I am somewhat of a newbie to geostatistical analyses, but pretty familiar with GIS and remote sensing packages. I was wondering if anyone had suggestions on appropriate geostatistical analyses for a particular data set. The data set consists of a large-scale survey at the land plot level consisting of questions related to political participation (an ordinal scale), and raster data from a binary landcover classification of forest cover. The survey data I am envisioning joining to a .shp file of landplot boundaries. I had wondered about either converting the vector to raster and analyzing raster against raster, or converting the landsat landcover map into a vector and analyzing vector x vector.

The research question is whether political participation (potentially plus other variables) affects the presence of forest cover. What I´m imagining is some sort of multivariate linear regression in terms of the survey data, but when it comes to adding in the values from the raster I´m somewhat stymied. In doing some background research on potential approaches, it seems like looking at discrete variation might be the way to go.

I´m using ArcGIS 10 and Erdas 2011.

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    I am curious to know the underlying theory. Do you mean to suggest something like voting for the Green Party causes a tree to grow? Maybe each vote for a Communist kills a kitten, too... – whuber Jul 30 '12 at 15:18

To begin with, I would recommend raster-based analysis. Remote sensing data such as NLCD is notorious for being problematic in simple and multiple linear regression (e.g. data distribution, unrealistic p-values due to large n, etc). Alternatively, there are powerful nonparametric regression methods, such as randomForest that can be used with unruly remote sensing and mixed, ordinal datasets

You can analyze a scenario like what you described by using a Fishnet (Data Management) and Zonal Statistics as Table (Spatial Analyst) in ArcGIS 10. For example, the attached image shows a raster of binary burn data and a 1 acre fishnet in blue. This analysis also required precipitation, elevation, and various site indices--all of which were raster data. These predictors then can be used to form a regression equation along with the response variable, which happened to be binary tree cover data. Here is a stepwise example to help generate some ideas for you:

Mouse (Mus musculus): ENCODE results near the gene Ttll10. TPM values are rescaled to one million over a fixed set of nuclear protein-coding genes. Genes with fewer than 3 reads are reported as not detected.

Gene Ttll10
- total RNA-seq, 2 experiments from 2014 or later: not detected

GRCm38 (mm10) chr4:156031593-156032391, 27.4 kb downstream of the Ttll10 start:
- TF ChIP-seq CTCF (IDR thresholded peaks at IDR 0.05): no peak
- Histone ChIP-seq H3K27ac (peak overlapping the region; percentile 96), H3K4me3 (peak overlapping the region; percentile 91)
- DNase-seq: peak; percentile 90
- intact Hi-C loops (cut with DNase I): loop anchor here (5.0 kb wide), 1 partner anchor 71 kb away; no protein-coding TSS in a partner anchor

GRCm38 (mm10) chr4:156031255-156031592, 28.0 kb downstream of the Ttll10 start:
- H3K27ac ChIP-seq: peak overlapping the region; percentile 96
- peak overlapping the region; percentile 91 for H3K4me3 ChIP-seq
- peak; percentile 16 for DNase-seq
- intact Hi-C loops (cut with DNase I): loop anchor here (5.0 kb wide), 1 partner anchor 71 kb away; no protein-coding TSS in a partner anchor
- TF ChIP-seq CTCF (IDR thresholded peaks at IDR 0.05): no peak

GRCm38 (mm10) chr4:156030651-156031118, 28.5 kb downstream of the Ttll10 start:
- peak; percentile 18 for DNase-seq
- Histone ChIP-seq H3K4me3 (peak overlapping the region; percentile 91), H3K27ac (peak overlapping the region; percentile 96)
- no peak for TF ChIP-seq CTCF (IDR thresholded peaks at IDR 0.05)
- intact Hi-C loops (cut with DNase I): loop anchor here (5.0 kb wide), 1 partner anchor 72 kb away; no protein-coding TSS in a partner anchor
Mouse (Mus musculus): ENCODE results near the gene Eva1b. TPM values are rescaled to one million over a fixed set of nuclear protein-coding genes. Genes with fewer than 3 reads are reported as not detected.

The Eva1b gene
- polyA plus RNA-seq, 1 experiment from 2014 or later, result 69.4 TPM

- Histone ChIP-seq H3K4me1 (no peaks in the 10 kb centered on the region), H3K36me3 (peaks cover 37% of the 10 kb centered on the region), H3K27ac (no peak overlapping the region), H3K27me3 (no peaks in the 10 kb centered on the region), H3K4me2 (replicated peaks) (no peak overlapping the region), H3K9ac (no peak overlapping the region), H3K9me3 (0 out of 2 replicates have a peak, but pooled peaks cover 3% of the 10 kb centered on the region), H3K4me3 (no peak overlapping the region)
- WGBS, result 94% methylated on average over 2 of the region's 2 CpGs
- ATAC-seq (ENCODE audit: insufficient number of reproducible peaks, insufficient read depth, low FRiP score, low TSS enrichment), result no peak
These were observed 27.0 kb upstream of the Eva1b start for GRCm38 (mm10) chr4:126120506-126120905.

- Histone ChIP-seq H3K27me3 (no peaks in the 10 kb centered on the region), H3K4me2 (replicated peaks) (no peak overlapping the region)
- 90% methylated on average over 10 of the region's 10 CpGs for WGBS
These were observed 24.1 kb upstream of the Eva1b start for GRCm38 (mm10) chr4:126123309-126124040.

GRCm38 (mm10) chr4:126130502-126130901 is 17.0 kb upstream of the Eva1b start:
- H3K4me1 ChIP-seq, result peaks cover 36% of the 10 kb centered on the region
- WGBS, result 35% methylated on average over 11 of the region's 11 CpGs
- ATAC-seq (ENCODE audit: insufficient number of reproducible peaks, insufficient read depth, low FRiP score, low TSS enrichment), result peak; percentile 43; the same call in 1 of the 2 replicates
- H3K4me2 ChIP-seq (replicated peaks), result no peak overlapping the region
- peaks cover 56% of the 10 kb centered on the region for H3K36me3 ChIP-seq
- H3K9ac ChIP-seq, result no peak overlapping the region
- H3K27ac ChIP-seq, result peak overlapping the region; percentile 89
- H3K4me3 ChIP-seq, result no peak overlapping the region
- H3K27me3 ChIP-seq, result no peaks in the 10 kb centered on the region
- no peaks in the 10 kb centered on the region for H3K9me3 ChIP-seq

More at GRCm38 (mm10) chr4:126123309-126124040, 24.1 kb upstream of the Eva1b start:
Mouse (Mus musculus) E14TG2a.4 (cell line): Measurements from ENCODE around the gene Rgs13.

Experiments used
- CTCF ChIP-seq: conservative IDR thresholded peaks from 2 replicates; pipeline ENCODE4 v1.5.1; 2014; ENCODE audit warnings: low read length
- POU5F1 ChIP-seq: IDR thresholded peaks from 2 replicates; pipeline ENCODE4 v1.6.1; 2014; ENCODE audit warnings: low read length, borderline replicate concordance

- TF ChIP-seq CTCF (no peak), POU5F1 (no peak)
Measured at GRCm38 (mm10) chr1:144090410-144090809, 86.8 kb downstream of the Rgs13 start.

1. Create a fishnet (Data Management) over your area of interest taking into account your scale of interest (e.g. for land cover datasets, 1 ac cells are common)
  2. Convert any vector data to raster data.
  3. Use Zonal Statistics as Table (Spatial Analyst) to calculate, for example, the mean pixel value within the fishnet cells.
  4. Repeat Zonal stats until your response and predictors have all been analyzed and tables have been produced for each.
  5. Join all of your newly created tables to your fishnet.
  6. "Export Data..." to a new feature class in the table of contents to make your joins permanent.
  7. Export the fishnet attribute table to a .csv
  8. Using a statistical package that can handle nonparametric regression (in this case R), read in the .csv
  9. Run randomForest in stats package.

Here is some simple code in R that might help:

# Random Forest regression
mydata <- read.csv("C:/data.csv")
rf <- randomForest(cover~burn+slope+sei+elev+precip, ntree=300,data=mydata)
print(rf) # view results
importance(rf) # importance of each predictor

Your project sounds really interesting. Best of luck!

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